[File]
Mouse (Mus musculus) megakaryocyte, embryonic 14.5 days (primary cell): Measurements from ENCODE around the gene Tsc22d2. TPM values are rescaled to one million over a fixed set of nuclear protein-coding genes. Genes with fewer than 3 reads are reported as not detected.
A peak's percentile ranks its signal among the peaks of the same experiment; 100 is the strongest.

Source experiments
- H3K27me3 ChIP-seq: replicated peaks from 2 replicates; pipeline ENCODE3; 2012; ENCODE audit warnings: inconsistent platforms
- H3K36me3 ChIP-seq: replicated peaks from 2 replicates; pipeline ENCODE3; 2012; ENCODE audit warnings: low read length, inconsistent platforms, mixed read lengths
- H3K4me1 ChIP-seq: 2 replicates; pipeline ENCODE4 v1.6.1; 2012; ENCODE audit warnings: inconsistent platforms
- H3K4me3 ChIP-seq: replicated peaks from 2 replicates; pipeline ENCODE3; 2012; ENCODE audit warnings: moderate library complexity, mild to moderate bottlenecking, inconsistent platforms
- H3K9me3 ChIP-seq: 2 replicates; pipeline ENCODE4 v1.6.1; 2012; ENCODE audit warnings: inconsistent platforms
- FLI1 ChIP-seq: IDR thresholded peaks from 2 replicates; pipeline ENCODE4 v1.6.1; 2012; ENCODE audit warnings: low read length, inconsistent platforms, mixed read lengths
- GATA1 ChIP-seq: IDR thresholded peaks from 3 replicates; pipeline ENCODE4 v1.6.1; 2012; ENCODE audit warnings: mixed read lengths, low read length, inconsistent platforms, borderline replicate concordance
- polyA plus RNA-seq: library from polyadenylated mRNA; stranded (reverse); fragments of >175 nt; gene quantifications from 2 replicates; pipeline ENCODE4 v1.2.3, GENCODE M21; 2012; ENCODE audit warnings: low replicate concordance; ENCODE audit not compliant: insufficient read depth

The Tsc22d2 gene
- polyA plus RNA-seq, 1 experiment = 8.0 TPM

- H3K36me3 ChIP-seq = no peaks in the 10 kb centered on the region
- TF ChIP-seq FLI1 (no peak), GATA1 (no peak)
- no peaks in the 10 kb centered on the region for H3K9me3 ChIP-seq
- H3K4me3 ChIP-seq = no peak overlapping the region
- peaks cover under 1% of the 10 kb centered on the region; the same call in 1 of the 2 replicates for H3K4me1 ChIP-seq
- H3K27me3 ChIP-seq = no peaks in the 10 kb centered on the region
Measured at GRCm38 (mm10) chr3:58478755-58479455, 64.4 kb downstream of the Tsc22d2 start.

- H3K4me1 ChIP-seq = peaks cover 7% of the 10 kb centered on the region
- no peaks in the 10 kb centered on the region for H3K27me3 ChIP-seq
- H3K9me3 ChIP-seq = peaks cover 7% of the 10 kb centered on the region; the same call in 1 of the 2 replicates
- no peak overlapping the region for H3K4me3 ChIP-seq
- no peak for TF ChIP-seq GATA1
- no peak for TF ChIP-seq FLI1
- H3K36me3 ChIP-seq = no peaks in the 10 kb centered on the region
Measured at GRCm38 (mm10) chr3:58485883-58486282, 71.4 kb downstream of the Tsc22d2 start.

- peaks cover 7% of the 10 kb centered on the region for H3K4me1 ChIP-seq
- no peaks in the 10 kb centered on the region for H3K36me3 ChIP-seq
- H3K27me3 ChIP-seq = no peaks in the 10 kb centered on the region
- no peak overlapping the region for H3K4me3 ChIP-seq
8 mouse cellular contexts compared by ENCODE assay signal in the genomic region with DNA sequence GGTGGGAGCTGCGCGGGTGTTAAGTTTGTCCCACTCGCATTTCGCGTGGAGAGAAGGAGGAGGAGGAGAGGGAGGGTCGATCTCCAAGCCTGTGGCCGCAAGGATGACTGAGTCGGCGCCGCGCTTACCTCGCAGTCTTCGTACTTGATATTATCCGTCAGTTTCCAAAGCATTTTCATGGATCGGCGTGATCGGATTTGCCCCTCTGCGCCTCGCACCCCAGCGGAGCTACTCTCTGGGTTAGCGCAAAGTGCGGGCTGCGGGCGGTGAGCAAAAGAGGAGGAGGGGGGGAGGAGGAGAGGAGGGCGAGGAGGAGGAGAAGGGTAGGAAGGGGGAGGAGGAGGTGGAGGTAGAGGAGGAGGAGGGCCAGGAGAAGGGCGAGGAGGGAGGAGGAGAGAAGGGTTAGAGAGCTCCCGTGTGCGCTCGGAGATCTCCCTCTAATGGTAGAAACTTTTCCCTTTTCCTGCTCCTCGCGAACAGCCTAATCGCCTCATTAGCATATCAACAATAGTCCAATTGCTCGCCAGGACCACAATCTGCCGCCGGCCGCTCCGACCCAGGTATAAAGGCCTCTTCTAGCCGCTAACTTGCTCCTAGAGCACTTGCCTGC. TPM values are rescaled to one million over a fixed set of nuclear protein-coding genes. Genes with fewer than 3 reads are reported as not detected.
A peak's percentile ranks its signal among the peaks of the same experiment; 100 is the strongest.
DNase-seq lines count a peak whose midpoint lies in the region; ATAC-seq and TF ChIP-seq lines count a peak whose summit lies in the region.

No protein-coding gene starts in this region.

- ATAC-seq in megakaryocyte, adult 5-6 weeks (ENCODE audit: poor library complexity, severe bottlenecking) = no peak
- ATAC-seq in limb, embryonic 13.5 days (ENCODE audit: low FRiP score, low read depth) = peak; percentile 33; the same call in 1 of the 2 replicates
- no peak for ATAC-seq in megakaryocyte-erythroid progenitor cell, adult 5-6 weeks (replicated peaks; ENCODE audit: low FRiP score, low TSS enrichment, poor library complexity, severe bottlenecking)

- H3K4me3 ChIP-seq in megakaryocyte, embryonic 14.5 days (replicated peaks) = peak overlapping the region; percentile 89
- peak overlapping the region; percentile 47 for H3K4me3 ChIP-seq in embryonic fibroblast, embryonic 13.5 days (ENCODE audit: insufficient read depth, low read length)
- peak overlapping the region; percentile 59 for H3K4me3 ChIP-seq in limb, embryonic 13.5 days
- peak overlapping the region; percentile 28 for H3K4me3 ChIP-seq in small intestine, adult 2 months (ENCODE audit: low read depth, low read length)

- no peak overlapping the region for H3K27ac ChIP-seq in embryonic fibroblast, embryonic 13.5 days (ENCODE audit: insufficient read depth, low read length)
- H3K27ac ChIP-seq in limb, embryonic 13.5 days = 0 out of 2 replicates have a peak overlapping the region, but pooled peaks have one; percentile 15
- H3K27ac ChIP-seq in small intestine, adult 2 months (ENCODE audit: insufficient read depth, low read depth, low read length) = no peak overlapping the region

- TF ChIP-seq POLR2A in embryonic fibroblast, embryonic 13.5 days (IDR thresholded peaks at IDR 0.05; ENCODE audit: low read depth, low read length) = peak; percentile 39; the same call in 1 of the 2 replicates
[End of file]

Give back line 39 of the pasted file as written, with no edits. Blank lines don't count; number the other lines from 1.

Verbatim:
- no peak for ATAC-seq in megakaryocyte-erythroid progenitor cell, adult 5-6 weeks (replicated peaks; ENCODE audit: low FRiP score, low TSS enrichment, poor library complexity, severe bottlenecking)